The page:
ZCL Advanced Platform (ZAP) Tool for Matter#


Note: This guide is intended for developers who are primarily developing outside of Simplicity Studio. If you are developing using Simplicity Studio please consider the section on Matter in Simplicity Studio for more information.


EFR32 example applications provide a baseline demonstration of a lock device, built using the Matter SDK and the Silicon Labs GeckoSDK. It can be controlled by a CHIP controller over Openthread network.

The EFR32 device can be commissioned over Bluetooth Low Energy (BLE) where the device and the CHIP controller will exchange security information with the Rendez-vous procedure. Thread Network credentials are provided to the EFR32 device which will then join the network.

The LCD on the Silicon Labs WSTK shows a QR Code containing the needed commissioning information for the BLE connection and starting the Rendez-vous procedure.

The lock example is intended to serve both as a means to explore the workings of CHIP, and a template for creating real products on the Silicon Labs platform.

Each Matter application consists of the following layers:

  • Matter SDK: Source code necessary to communicate through the Matter network over Thread or Wi-Fi

  • Data model layer in the form of clusters. There are two types of clusters:

    • Utility Clusters:

      • They represent common management and diagnostic features of a Matter endpoint

      • Identify cluster is an example of a Utility Cluster. Given a Node ID, it can be used to Blink LED0 to the corresponding Silicon Labs WSTK

    • Application Clusters:

      • These clusters represent functionalities specific to a given application

      • Door Lock Cluster is an example of an Application specific cluster. This cluster contains commands to lock and unlock a door(door-lock is represented by an LED), with options to set passwords and lock schedules


Every Matter Application uses multiple clusters leveraged from the Zigbee Cluster Library(ZCL). A cluster can be seen as a building block for the Data Model of a Matter application. Clusters contains attributes, commands, and events. Attributes are customizable variables specified by the Zigbee Advanced Platform(ZAP) tool. Commands are sent to the application, which may respond with data, LED flickering, lock actuation, etc. Events are notifications sent out by the server.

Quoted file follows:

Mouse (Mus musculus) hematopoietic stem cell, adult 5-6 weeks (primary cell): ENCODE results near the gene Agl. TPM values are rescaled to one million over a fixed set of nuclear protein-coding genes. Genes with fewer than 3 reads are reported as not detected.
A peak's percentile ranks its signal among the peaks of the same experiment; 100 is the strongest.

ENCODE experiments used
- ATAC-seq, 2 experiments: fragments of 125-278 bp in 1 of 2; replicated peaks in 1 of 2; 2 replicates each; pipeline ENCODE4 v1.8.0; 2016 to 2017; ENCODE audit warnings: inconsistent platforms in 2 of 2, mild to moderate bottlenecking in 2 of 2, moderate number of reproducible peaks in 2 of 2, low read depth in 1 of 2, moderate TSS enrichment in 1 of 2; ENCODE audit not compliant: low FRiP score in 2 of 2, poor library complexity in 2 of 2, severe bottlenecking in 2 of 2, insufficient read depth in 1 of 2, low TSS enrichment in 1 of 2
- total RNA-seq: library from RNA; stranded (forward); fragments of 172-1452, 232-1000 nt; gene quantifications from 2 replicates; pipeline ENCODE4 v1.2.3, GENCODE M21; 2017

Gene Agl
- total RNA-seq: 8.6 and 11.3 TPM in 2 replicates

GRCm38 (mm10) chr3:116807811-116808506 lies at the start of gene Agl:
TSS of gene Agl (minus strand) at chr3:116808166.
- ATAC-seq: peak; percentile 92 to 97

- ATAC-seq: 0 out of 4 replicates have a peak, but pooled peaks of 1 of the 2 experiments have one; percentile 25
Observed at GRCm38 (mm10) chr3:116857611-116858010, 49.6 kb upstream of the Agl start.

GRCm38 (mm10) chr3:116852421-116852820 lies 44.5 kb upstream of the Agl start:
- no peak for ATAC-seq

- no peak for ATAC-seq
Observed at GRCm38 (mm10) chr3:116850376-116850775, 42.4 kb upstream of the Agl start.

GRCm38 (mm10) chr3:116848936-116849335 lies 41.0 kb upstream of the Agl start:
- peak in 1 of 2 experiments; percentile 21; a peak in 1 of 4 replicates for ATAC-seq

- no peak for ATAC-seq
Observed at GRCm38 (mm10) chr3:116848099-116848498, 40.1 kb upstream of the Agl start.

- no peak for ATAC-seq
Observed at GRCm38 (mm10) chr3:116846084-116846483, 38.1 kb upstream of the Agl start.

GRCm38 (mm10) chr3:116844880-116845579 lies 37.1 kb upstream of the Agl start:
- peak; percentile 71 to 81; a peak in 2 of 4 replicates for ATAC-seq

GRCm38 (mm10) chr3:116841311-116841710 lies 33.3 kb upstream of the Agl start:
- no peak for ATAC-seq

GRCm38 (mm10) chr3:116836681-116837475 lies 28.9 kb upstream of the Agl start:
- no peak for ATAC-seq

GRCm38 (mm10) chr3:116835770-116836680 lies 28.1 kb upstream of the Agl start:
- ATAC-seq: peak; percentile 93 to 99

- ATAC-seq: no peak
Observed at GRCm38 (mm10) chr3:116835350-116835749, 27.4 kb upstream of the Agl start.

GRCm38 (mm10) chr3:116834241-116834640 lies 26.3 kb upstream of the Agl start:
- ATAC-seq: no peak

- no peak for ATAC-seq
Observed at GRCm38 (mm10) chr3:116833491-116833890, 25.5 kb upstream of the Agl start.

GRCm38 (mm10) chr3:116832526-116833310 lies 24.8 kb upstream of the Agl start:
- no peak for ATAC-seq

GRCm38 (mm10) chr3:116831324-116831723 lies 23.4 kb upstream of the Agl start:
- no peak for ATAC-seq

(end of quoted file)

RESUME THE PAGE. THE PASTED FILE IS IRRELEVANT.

An application can have multiple Matter endpoints. Application endpoints generally refer to one device, and inherits its information from the "cluster" it belongs to. Utility clusters are required to be on the endpoint with ID 0. Application clusters are assigned to endpoints with IDs 1 and higher.

Some applications have callbacks that are left to be implemented by the device manufacturer. For example, the storage and mangement of users and credentials in the lock-app is left up to the application developer.

ZAP Tool#

The ZAP tool is built and maintained by Silicon Labs and developers in the ZAP opensource community. It inherits its name and features from the Zigbee Cluster Library, which was the starting point for the Matter data model. ZAP is used for generating code for Matter applications based on the Zigbee Cluster Library and associated Matter code templates.

The ZAP tool can be cloned using the following git command. This will create a root level matter folder in your current directory. All following commands should be run from the matter folder.

$ git clone https://github.com/SiliconLabs/matter.git

The run_zaptool.sh script can be invoked without arguments, or, you can provide the path to a ZAP file to be opened upon launch.